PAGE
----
Silvertown Tunnel, London River wall replacement

Heralded for using the UK’s largest Tunnel Boring Machine (TBM) at a diameter of 11.91 metres, a new tunnel is being built by Riverlinx Ltd, to connect the Greenwich peninsula and the Silvertown district in London. The project is worth more than £1 billion and includes the construction of a twin-bore road tunnel under the River Thames and will provide a much needed alternative to using the Blackwall tunnel.

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It’s estimated that the Blackwall tunnel in London causes one million lost hours every year as people queue to cross under the River Thames in this busy part of East London, and the construction of the Silvertown tunnel will significantly reduce congestion in an area where the population is forecast to increase by 650,000 by 2036. Journey times are expected to be up to 20 minutes faster.

The tunnel will stretch for 0.9 miles and will connect Newham and the Greenwich Peninsula in the east of the capital.

Main contractor: Riverlinx Ltd a company comprising of Cintra, Aberdeen Standard Investments, BAM PPP, Macquarie Capital and SK E&C.

L-shaped retaining walls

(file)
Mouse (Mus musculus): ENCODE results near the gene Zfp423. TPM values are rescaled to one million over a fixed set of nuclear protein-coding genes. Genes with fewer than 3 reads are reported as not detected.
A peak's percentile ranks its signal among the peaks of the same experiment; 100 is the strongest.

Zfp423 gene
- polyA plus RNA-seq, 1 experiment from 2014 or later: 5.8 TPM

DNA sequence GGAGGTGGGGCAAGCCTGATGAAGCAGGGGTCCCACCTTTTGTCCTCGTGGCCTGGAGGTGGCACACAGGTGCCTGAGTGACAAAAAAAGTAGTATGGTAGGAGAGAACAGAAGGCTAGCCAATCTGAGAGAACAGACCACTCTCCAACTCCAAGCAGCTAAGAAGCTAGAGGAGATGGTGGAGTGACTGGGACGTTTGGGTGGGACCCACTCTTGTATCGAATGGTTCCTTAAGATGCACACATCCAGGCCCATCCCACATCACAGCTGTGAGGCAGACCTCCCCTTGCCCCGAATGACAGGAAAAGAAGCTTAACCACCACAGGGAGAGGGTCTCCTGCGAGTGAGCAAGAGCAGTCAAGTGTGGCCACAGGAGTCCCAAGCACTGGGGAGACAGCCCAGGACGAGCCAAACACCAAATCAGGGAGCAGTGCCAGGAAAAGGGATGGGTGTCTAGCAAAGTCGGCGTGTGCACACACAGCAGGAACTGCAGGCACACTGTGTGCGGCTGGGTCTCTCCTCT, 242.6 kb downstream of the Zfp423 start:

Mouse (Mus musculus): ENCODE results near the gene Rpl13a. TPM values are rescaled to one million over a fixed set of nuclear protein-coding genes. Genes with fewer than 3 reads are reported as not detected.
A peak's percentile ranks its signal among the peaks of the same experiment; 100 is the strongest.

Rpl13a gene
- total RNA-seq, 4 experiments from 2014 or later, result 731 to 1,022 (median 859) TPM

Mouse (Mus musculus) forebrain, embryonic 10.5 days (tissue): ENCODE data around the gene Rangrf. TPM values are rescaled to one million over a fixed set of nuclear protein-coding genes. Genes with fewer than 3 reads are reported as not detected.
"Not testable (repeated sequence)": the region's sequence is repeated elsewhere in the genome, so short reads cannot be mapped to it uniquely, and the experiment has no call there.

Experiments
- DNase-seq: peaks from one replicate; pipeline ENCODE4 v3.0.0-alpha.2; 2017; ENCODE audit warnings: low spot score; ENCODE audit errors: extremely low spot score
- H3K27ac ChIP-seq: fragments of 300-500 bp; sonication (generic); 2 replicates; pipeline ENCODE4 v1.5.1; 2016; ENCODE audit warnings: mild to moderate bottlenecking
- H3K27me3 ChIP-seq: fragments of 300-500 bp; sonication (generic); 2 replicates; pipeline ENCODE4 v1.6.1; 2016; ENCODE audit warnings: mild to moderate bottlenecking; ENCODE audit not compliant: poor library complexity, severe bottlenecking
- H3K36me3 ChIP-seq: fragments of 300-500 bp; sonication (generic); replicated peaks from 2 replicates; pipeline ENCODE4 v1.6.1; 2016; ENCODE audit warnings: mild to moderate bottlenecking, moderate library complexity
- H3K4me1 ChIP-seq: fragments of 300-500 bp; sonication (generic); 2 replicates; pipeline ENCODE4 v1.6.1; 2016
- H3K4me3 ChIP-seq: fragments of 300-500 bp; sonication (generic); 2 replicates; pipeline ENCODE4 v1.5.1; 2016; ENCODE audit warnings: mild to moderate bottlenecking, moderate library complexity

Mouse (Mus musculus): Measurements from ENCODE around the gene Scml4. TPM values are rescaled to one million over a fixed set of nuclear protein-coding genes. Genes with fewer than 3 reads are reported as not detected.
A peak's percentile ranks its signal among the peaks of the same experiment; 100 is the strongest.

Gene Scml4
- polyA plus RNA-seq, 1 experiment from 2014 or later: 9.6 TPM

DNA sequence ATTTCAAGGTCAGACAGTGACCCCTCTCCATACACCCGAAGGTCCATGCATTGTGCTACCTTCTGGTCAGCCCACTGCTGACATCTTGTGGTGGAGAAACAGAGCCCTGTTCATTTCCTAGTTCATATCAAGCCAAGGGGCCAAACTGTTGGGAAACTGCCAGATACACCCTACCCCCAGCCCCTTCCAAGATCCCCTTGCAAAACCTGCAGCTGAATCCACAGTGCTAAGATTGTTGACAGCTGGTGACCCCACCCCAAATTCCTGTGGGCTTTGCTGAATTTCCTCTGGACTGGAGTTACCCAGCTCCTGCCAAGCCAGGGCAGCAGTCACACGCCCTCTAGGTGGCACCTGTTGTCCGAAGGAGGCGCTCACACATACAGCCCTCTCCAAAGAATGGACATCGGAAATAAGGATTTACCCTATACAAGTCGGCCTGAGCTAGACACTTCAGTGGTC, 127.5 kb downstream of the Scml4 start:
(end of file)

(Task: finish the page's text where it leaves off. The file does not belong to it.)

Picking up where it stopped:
The solution

Before the tunnel could be built, the existing river wall needed to be replaced in order to strengthen the surrounding as well as providing flood storage provision to cater for a predicted water level rise of 1 metre in its 120 year design life. 260 sheet piles were installed to a depth of 10 metres below the foreshore. Each pile then interlocked to form a 340 metre wall along the riverbank. A stepped wall was created using L walls which will create an inter tidal terrace approximately 1,700m2 in size which will eventually be planted.

London River wall replacement
London River wall replacement

How we helped?

We supplied a total of 78 L-shaped retaining walls, which were 2.5 metres in height and between 1.4 and 2.5 metres wide, weighing up to 11 tonnes each. A textured finish was created on the river side of the walls to help the walls blend in more with their existing environment. This natural effect was created using a rubber formliner from Reckli which was incorporated into the new steel moulds procured specifically for this project, prior to the pouring of the concrete.

The units were lifted into position using a 110 tonne crane with a 10-20mm joint in between each unit.

Manholes were installed for drainage, followed by backfilling with cohesive material to the top of the L wall. In order to tie in the precast walls with the existing brick wall, mass concrete with nominal reinforcement was installed for crack control.

London River wall replacement

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